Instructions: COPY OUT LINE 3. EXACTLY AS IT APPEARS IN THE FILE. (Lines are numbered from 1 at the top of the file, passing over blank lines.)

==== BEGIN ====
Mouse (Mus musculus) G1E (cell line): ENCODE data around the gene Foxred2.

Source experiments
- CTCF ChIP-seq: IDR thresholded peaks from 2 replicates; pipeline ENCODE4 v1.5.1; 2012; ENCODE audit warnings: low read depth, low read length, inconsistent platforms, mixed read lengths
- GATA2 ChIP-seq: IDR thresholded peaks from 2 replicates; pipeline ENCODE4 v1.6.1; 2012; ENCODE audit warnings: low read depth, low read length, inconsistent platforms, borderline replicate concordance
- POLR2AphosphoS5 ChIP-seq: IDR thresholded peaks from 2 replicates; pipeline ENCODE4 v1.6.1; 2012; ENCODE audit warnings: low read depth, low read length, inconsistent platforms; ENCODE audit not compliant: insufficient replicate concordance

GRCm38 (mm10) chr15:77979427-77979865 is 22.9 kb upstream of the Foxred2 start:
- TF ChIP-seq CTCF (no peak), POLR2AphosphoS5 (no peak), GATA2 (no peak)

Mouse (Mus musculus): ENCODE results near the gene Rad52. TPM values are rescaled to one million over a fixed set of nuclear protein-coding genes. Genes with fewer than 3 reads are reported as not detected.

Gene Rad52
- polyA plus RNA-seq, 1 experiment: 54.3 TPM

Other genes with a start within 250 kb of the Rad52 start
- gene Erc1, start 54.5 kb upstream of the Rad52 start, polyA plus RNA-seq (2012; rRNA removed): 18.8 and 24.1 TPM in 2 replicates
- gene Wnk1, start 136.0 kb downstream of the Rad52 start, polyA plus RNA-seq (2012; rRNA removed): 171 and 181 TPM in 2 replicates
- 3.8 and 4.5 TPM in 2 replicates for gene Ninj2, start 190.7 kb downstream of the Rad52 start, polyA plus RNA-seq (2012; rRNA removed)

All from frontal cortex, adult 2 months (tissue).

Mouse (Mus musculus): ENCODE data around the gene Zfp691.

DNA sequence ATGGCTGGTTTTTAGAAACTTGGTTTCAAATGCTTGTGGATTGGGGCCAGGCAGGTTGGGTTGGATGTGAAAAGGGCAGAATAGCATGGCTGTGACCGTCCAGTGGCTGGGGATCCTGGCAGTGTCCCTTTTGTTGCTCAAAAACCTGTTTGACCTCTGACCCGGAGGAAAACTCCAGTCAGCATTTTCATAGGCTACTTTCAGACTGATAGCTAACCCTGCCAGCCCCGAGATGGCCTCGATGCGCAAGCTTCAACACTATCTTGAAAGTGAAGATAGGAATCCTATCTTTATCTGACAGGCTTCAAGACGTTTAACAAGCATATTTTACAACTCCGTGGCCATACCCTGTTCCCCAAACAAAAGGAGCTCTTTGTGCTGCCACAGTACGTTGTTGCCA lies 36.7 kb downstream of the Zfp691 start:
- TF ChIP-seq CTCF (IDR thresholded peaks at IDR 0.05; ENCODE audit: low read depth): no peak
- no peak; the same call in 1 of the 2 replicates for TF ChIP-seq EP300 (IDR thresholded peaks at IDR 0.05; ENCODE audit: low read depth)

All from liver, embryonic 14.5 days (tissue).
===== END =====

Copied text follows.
- CTCF ChIP-seq: IDR thresholded peaks from 2 replicates; pipeline ENCODE4 v1.5.1; 2012; ENCODE audit warnings: low read depth, low read length, inconsistent platforms, mixed read lengths